Back to School

How to Help Your Child Keep Their Mask on at School

You can find masks just about everywhere, in all kinds of colors, styles and patterns. Finding one your child loves will help.

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Homework may not be the most difficult assignment kids will face when they return to school this fall. Keeping a mask on all day may be a tougher challenge. 

"Sometimes I get bothered because, when I breathe hard, the air goes in my eyes," says Ramon Obrador, who is heading into second grade. 

He has been practicing keeping his mask on for long periods of time to get ready to return to school. 

"We've been talking to him for months now, expressing the importance for keeping them on," says his mother, Gilda Obrador. "He'll have to wear it for at least seven or eight hours, because as soon as he catches the bus, he's got to have to have it on." 

When asked if he thinks he can wear the mask all day, Ramon said, "I guess, I have to try to see."

A new, reusable, silicone alternative to N95 masks developed by MIT and Brigham and Women’s Hospital is getting attention around the world.

Having kids practice wearing masks is a great idea, says Dr. Mark Blumenthal, the associate chairman of the Department of Pediatrics at Newton Wellesley Hospital. The more they wear it, the more they are used to it. 

Have your kids try to keep the mask on while watching a movie, or set a timer and offer a reward to build up mask endurance.  

Blumenthal recommends a cloth mask with at least two layers of fabric and says a good fit is key. 

"You want to make sure that it's tight over the nose," says Blumenthal. "A lot of [masks] have a metal clip -- you want to try to squeeze that over the nose, so it kind of blocks and forms a little bit of a seal. But the most important thing is that it stays up. A lot of people have a mask that is too big and it will kind of drop below the nose, and for the mask to be effective it really has to be covering the nose and mouth."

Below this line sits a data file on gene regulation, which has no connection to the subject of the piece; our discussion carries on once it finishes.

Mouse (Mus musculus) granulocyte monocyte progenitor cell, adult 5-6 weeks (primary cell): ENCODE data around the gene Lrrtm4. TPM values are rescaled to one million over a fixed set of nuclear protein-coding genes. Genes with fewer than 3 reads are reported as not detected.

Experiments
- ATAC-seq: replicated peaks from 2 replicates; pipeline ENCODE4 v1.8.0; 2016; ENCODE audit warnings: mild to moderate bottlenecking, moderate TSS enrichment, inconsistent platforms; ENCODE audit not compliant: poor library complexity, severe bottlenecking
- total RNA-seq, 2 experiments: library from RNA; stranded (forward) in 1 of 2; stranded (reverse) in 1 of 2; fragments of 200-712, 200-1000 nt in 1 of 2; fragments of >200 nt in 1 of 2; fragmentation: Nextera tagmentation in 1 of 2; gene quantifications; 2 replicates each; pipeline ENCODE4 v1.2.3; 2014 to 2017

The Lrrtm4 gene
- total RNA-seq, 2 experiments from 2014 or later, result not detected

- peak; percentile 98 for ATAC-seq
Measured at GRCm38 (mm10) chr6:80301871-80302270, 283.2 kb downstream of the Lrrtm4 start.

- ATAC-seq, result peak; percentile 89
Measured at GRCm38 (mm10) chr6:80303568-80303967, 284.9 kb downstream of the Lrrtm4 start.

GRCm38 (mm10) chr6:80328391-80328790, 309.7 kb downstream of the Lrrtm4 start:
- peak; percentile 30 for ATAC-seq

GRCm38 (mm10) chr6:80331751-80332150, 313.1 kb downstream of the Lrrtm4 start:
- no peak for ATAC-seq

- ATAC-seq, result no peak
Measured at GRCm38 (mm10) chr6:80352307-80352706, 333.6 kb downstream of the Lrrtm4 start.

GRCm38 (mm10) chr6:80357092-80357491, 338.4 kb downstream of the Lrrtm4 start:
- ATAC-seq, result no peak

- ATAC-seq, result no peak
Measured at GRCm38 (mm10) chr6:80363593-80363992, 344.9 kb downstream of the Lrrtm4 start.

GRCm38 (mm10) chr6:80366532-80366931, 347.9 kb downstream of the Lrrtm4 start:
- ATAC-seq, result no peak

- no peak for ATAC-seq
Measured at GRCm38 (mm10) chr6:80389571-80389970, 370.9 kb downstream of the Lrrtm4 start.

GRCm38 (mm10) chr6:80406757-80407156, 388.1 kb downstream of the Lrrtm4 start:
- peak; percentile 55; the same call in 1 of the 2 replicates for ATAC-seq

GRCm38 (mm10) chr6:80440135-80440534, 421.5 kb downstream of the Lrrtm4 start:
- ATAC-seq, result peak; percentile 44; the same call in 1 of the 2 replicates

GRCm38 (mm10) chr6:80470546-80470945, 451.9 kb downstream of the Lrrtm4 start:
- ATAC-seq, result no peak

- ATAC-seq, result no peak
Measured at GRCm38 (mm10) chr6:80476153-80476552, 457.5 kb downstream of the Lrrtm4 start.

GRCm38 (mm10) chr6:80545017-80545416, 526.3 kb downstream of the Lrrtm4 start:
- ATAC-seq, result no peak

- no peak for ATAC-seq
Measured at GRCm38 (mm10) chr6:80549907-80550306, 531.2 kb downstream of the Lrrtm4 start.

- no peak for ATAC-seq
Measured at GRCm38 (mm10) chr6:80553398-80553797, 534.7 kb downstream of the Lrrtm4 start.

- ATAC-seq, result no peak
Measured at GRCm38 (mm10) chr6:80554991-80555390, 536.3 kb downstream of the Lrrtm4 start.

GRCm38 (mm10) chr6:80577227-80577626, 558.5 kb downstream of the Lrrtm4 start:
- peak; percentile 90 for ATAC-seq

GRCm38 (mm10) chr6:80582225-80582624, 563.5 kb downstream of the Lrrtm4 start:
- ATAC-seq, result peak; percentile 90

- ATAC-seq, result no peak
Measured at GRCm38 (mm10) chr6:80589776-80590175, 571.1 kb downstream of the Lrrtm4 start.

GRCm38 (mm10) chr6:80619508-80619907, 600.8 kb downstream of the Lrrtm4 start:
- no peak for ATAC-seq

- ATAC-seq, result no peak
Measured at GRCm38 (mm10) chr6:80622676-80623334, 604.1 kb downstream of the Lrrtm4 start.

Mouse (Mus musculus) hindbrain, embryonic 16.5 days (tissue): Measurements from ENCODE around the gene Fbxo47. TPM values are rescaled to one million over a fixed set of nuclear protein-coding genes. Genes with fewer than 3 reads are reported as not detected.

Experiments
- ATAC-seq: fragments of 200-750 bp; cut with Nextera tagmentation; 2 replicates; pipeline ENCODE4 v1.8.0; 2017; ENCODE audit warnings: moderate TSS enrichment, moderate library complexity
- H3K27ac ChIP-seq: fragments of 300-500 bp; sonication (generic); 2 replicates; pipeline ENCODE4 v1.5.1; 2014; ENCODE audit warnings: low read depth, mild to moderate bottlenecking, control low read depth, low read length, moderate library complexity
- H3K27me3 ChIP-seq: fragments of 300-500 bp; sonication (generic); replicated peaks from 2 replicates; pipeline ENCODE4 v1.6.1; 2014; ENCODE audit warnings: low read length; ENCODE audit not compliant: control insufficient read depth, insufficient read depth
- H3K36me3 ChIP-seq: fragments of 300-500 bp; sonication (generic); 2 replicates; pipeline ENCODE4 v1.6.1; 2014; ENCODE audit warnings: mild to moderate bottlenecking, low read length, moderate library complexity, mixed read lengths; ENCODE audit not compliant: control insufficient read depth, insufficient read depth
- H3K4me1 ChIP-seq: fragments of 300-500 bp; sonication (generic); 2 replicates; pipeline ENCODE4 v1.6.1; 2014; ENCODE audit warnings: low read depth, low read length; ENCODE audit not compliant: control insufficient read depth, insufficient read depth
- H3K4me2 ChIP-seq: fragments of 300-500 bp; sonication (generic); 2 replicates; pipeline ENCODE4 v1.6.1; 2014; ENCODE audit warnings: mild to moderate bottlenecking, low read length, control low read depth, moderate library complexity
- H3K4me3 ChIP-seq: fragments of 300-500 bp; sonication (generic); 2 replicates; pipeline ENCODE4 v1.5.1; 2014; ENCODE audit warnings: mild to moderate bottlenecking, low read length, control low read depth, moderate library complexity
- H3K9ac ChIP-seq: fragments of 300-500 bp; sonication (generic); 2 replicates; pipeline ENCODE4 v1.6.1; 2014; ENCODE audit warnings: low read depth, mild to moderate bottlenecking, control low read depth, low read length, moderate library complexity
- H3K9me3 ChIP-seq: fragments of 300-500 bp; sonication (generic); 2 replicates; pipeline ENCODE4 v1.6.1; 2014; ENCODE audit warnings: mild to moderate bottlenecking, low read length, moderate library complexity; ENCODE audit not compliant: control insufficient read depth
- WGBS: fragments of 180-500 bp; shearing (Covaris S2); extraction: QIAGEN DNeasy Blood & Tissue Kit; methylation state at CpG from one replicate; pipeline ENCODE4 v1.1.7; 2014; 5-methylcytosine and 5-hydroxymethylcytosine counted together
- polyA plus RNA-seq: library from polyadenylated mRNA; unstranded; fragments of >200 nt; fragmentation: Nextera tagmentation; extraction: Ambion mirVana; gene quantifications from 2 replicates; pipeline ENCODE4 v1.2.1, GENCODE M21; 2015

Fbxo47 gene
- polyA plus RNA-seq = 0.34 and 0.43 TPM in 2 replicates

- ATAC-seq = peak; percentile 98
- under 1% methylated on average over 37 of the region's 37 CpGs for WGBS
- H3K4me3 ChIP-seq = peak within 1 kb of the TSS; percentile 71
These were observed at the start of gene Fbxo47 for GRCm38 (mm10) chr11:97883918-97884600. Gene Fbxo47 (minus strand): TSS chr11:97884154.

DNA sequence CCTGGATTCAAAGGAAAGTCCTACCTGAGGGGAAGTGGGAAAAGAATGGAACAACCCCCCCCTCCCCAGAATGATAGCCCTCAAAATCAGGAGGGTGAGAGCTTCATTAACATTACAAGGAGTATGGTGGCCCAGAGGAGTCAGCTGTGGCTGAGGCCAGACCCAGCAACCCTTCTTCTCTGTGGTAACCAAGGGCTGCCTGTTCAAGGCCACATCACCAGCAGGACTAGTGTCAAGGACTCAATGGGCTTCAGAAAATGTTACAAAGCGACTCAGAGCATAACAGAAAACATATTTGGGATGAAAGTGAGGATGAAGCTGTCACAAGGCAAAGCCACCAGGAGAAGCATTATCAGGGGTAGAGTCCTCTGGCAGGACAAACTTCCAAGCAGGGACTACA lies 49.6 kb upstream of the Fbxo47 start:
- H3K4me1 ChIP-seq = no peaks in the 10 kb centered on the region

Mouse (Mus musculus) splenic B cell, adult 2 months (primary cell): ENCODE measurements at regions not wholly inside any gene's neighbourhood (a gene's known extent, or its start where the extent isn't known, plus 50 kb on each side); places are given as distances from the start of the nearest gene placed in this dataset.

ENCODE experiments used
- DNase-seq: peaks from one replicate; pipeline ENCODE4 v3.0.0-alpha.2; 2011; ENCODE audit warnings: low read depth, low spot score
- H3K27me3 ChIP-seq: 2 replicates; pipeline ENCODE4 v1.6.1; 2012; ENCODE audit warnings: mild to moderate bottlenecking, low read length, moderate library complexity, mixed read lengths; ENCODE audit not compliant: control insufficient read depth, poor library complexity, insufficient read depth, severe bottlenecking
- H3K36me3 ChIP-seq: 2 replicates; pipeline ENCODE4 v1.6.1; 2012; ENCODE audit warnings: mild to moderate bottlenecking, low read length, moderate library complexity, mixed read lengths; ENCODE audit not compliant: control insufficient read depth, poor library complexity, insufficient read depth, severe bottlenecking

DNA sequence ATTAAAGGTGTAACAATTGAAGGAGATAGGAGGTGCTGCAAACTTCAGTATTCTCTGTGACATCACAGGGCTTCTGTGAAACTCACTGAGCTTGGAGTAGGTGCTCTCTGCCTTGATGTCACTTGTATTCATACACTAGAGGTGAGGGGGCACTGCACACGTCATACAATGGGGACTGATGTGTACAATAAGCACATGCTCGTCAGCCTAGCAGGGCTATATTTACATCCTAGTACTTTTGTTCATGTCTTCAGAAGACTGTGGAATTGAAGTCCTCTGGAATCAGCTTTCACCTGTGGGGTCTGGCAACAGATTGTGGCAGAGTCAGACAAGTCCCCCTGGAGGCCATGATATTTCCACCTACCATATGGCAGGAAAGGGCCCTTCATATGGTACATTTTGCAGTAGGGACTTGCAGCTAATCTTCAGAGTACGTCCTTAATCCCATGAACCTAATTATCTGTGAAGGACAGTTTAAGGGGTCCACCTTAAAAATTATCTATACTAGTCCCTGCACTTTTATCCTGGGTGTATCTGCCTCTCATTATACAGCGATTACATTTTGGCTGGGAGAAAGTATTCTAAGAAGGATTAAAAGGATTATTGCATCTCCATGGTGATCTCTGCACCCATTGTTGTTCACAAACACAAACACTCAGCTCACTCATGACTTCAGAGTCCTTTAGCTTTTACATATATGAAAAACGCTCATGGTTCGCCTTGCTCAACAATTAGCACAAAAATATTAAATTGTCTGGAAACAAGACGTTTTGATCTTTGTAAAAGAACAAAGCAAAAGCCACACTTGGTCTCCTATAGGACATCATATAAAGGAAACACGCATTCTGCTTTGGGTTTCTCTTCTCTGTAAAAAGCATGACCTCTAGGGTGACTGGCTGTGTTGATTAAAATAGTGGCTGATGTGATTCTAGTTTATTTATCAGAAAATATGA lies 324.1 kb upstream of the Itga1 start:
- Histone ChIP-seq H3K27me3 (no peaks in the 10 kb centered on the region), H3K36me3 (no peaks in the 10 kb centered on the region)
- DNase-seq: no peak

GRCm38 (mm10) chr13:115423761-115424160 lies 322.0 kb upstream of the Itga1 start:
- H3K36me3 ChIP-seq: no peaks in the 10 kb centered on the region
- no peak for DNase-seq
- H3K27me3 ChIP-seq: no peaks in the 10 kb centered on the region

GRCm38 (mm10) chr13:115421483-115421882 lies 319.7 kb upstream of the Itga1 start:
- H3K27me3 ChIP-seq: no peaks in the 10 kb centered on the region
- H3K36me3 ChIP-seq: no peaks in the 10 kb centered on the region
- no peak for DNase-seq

As the weather warms up, more people are heading outside wearing masks, leading many to wonder what school will be like for kids once in-person classes resume.

You can find masks just about everywhere, in all kinds of colors, styles and patterns. Finding one your child loves will help.

"I think the more interesting they are, the better it is for the kids," says Blumenthal.  "The more likely they are to wear it, and especially for the young kids. Sometimes you can have them decorate their mask or create their own mask and they're much more interested." 

And that strategy could work with your teenager as well. The doctor says that age group presents a big challenge when it comes to mask wearing. 

"Unfortunately, that age group feels a little bit invincible and so they are also thinking well, if I get COVID, I'm not going to get sick," says Blumenthal. "I think when they're getting together with their friends, they're not wearing masks quite as much as they should be." 

A new study by Temple and Penn researchers found that people are more attractive when masked in this age of coronavirus.

There are masks on the market geared to teens, so have them pick out their own.  Ramon's favorite is a sports mask with baseballs, basketballs and footballs on it.  But his mom is more concerned with comfort. 

"I wanted something that was knit so it feels soft on the skin and the plan is to send him to school with a couple of masks so he can change them throughout the day," she said. 

It is a good idea to send kids to school with extra masks, just in case. 

And keep a mesh laundry bag on hand to collect used masks at the end of the day. You can throw it right into the washing machine and it will keep the masks from getting lost in the laundry. 

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